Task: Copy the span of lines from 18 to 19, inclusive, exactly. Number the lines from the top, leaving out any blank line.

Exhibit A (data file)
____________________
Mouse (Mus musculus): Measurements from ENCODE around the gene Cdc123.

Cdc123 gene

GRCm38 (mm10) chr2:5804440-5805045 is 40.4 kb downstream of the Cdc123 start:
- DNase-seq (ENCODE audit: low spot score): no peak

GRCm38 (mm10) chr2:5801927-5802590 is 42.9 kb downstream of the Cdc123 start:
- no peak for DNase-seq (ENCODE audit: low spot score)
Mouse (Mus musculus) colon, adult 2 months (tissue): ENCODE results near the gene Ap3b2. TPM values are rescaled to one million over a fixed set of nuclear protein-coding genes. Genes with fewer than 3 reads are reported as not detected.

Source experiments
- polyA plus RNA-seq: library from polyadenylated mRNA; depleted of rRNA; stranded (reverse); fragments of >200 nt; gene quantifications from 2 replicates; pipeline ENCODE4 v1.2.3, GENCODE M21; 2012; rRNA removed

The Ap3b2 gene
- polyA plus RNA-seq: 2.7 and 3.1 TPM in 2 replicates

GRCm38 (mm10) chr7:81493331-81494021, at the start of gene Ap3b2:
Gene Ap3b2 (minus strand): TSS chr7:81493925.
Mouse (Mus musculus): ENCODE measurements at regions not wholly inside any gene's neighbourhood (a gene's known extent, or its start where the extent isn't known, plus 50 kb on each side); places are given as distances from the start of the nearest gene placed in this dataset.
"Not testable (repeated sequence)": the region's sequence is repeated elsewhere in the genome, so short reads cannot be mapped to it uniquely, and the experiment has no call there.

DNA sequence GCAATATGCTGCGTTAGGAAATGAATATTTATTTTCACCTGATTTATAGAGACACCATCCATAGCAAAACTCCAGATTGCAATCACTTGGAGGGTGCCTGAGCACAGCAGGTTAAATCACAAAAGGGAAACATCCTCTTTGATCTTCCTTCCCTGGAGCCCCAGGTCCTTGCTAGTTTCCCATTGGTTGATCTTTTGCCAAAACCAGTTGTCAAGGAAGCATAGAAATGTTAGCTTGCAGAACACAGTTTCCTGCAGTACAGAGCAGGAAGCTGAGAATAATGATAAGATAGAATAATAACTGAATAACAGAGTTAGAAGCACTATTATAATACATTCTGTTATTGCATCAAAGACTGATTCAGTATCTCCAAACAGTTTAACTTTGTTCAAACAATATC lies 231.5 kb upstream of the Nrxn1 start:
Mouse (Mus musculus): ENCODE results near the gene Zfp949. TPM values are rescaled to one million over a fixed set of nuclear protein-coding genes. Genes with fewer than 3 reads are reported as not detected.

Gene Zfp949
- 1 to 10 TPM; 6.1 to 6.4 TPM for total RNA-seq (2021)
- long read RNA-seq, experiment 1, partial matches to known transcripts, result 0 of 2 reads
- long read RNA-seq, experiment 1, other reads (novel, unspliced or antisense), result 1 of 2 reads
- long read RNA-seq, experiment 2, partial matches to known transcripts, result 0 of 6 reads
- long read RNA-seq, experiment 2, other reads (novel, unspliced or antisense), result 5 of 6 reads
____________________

Gene Zfp949
- 1 to 10 TPM; 6.1 to 6.4 TPM for total RNA-seq (2021)